finance

Goldman Says Bitcoin Is Starting to Mature But Institutional Money Is a Tiny Fraction of the Market

Artur Widak | NurPhoto | Getty Images
  • Goldman Sachs' Jeff Currie says more money from the financial world needs to flow into bitcoin in order for it to stabilize.
  • Bitcoin rallied to a record high of nearly $42,000 last month but saw a brutal sell-off on Monday.
  • Currie says it's "very difficult to forecast" bitcoin's price due to the level of volatility and uncertainty in the market.

Bitcoin is showing signs of maturity but the level of institutional investment in the nascent market is still very small, according to Goldman Sachs' Jeff Currie.

The investment bank's head of commodities research said that more money from the financial world would need to flow into bitcoin in order for it to stabilize. Bitcoin and other cryptocurrencies saw a brutal sell-off on Monday that wiped off as much as $200 billion from the market value of all digital coins combined in just 24 hours.

That came after a remarkable surge for bitcoin in the last few months, with the world's most valuable virtual currency hitting a record high near $42,000 last week. Bitcoin is still up roughly 15% since the start of the year, trading 4% higher at a price of $33,873 as of 10:30 a.m. ET on Tuesday. Ether, the second-largest digital currency, was up 5%, trading at $1,058.

"I think the market is beginning to become more mature," Currie told CNBC's Steve Sedgwick in an interview Monday. "I think in any nascent market you get that volatility and those risks that are associated with it."

"The key to creating some type of stability in the market is to see an increase in the participation of institutional investors and right now they're small," he said, adding that, of the more than $600 billion invested in bitcoin right now, "roughly 1% of it is institutional money."

Investors increasingly view bitcoin as a store of value similar to gold, amid worries that unprecedented economic stimulus in the face of the coronavirus pandemic will devalue major sovereign currencies like the dollar.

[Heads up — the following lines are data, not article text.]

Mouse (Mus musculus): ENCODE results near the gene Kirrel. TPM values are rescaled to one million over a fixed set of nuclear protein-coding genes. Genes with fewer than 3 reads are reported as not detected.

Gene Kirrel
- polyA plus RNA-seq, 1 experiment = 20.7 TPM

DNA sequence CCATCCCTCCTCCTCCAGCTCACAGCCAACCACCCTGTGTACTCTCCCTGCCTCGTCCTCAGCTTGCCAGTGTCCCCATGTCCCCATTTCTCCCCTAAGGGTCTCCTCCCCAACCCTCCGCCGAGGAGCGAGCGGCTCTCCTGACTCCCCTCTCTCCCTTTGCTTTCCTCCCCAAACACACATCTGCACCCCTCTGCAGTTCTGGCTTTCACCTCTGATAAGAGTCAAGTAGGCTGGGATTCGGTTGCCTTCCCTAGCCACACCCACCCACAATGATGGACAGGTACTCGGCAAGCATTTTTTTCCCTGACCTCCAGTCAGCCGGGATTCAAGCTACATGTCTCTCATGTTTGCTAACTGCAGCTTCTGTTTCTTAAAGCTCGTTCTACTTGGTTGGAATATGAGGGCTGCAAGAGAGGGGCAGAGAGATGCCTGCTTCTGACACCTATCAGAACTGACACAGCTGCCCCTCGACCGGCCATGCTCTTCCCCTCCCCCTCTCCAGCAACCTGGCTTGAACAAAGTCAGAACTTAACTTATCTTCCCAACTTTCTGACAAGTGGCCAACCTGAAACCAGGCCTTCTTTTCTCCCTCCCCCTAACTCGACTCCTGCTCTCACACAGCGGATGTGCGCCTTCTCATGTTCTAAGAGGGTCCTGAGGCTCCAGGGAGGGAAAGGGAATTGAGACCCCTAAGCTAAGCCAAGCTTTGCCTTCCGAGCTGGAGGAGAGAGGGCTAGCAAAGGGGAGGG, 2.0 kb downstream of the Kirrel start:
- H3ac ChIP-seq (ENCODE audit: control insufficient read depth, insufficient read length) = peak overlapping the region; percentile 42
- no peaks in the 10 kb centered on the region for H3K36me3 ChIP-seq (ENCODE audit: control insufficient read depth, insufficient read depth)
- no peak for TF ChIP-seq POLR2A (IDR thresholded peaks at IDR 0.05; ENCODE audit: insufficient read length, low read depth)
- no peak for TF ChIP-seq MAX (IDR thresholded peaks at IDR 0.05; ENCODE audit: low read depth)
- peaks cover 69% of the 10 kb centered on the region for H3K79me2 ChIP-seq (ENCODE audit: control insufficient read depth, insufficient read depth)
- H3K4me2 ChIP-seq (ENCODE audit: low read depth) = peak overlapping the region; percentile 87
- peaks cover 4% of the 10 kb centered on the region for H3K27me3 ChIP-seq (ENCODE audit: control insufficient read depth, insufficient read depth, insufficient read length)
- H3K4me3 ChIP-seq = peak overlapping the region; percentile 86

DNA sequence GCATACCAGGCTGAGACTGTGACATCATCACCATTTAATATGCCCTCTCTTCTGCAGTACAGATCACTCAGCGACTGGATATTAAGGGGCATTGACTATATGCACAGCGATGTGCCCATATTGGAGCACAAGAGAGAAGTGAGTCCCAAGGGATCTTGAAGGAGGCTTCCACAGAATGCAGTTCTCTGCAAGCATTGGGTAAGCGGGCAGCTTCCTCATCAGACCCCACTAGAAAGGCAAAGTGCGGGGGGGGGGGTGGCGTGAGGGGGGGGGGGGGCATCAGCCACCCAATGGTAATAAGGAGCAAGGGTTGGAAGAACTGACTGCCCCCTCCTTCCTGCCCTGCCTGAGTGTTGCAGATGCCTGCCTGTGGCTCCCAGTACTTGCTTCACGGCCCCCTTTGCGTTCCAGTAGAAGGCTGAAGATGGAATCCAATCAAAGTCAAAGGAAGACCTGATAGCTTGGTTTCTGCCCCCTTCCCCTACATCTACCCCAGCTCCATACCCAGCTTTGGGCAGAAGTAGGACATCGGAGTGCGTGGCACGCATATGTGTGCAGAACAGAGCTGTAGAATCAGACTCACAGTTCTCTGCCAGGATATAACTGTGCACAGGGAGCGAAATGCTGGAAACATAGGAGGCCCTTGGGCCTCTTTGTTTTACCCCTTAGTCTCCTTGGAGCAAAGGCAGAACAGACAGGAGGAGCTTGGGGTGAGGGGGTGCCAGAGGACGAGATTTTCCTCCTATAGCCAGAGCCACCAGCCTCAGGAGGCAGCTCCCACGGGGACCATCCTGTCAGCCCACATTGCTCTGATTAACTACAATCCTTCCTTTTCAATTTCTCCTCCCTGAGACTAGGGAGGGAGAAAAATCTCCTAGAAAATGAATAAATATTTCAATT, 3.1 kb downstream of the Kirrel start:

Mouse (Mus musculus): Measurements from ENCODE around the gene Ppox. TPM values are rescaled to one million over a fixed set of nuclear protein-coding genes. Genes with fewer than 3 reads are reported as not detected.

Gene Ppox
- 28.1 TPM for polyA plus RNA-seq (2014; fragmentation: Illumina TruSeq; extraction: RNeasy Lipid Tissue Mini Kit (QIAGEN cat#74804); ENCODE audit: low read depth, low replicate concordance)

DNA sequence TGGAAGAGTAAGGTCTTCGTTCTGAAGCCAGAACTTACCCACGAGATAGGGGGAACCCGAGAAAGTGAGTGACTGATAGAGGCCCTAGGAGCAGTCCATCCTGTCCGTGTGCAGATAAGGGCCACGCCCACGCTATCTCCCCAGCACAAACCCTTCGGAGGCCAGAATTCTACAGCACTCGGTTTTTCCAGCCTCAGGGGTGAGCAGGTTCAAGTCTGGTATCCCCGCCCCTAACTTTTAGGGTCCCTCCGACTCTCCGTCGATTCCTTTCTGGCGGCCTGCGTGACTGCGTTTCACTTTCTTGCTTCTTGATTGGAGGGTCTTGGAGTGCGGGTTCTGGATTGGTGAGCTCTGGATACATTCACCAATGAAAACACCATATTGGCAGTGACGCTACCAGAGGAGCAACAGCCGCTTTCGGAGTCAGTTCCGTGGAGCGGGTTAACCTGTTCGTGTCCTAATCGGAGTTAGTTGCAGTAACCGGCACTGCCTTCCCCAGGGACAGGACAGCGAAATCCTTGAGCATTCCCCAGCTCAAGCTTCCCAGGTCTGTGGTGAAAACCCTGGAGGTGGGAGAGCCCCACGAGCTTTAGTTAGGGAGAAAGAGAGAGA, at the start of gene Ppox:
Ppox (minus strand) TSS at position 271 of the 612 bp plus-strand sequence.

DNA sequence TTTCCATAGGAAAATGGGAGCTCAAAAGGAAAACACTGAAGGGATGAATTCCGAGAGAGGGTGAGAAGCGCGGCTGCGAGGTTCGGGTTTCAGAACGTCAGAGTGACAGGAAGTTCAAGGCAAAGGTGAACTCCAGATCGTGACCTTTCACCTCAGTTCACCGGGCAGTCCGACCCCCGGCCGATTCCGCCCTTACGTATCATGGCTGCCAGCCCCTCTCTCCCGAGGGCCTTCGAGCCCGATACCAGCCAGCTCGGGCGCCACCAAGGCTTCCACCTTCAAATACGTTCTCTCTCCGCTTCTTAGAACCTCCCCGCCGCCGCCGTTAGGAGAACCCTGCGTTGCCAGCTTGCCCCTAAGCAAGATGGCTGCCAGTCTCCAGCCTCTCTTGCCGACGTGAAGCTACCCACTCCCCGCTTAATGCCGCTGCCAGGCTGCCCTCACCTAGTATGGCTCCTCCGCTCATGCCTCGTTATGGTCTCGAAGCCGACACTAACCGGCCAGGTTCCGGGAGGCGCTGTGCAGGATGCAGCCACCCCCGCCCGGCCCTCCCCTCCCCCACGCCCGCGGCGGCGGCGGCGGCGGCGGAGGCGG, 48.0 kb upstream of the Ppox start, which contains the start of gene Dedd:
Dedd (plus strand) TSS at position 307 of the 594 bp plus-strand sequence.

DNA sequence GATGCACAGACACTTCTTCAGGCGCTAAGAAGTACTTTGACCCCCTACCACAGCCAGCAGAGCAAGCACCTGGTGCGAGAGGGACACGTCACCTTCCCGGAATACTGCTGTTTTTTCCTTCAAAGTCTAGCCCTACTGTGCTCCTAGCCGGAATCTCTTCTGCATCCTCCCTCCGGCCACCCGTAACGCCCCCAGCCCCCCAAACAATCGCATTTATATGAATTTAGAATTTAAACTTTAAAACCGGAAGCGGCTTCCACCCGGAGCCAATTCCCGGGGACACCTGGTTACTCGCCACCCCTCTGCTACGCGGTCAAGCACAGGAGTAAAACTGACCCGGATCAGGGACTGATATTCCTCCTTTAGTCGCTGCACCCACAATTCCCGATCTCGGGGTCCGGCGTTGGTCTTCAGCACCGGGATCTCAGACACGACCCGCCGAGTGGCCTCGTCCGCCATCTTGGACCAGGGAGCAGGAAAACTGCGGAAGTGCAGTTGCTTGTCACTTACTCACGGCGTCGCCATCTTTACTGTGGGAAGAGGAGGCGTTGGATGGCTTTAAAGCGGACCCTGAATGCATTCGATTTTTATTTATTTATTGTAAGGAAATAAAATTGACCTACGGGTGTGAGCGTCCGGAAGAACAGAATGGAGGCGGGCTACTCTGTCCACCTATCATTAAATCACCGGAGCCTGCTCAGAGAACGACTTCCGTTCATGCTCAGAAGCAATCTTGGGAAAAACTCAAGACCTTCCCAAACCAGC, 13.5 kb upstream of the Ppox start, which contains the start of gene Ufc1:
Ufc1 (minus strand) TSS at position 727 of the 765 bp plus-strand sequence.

Last year saw the emergence of well-known Wall Street investors like Paul Tudor Jones and Stanley Druckenmiller betting on bitcoin. Some asset managers have also allocated a small portion of their portfolios to the cryptocurrency, seeking to get some exposure to its wild gains.

Strategists at JPMorgan have said bitcoin could surge as high as $146,000 in the long term as it competes with gold as a safe-haven asset. They also noted, however, that bitcoin would have to become substantially less volatile to reach this price.

Digital currencies are notoriously volatile. The last time bitcoin had a rally similar to this was in 2017, when it soared close to $20,000 a coin before crashing as low as $3,122 the following year. Skeptics, such as stockbroker Peter Schiff and economist Nouriel Roubini, view bitcoin as a speculative asset and a market bubble likely to burst.

A big question among investors has been how to value bitcoin. Bitcoin isn't like a stock, which has traditional metrics for figuring out whether it is overpriced or undervalued. The cryptocurrency has a market value of more than $600 billion, and this is calculated by multiplying the price by the total number of coins in circulation.

"That can give you some long-run equilibrium," Currie said. But he added that the level of volatility and uncertainty in the market "makes it very difficult to forecast it."

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